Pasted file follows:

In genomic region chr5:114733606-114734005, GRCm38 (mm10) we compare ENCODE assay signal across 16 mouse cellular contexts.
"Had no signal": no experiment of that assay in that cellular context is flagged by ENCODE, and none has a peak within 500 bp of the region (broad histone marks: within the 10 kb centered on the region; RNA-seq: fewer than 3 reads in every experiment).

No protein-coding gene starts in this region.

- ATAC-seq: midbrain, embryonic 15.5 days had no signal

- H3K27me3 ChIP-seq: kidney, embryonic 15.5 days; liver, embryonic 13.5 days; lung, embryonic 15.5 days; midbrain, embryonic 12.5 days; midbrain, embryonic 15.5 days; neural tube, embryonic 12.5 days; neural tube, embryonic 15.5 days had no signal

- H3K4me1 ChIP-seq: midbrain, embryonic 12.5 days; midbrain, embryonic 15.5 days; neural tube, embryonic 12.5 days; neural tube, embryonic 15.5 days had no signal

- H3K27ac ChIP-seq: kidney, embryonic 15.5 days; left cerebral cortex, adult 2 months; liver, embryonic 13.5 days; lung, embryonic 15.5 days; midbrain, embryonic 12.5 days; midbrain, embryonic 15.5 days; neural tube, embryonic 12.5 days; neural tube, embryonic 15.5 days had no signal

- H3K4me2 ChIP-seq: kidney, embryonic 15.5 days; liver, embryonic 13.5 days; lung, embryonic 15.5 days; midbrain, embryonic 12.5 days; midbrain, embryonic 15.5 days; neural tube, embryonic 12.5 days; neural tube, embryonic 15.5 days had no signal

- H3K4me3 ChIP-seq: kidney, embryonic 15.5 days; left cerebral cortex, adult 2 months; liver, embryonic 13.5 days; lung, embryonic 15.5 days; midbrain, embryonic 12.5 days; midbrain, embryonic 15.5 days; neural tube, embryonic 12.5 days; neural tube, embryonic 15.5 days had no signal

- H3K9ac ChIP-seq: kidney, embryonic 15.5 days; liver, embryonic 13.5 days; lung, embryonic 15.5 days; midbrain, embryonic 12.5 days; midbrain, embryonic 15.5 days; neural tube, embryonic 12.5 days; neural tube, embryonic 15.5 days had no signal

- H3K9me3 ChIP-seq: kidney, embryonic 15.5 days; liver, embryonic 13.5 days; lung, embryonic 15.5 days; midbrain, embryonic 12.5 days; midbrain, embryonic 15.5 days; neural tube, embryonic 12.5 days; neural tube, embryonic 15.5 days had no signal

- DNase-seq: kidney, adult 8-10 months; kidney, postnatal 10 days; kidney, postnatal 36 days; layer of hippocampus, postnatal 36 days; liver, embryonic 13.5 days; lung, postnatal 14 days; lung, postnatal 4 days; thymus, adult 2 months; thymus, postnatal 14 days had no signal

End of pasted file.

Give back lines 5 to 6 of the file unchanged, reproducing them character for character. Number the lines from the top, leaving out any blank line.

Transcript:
- H3K27me3 ChIP-seq: kidney, embryonic 15.5 days; liver, embryonic 13.5 days; lung, embryonic 15.5 days; midbrain, embryonic 12.5 days; midbrain, embryonic 15.5 days; neural tube, embryonic 12.5 days; neural tube, embryonic 15.5 days had no signal

- H3K4me1 ChIP-seq: midbrain, embryonic 12.5 days; midbrain, embryonic 15.5 days; neural tube, embryonic 12.5 days; neural tube, embryonic 15.5 days had no signal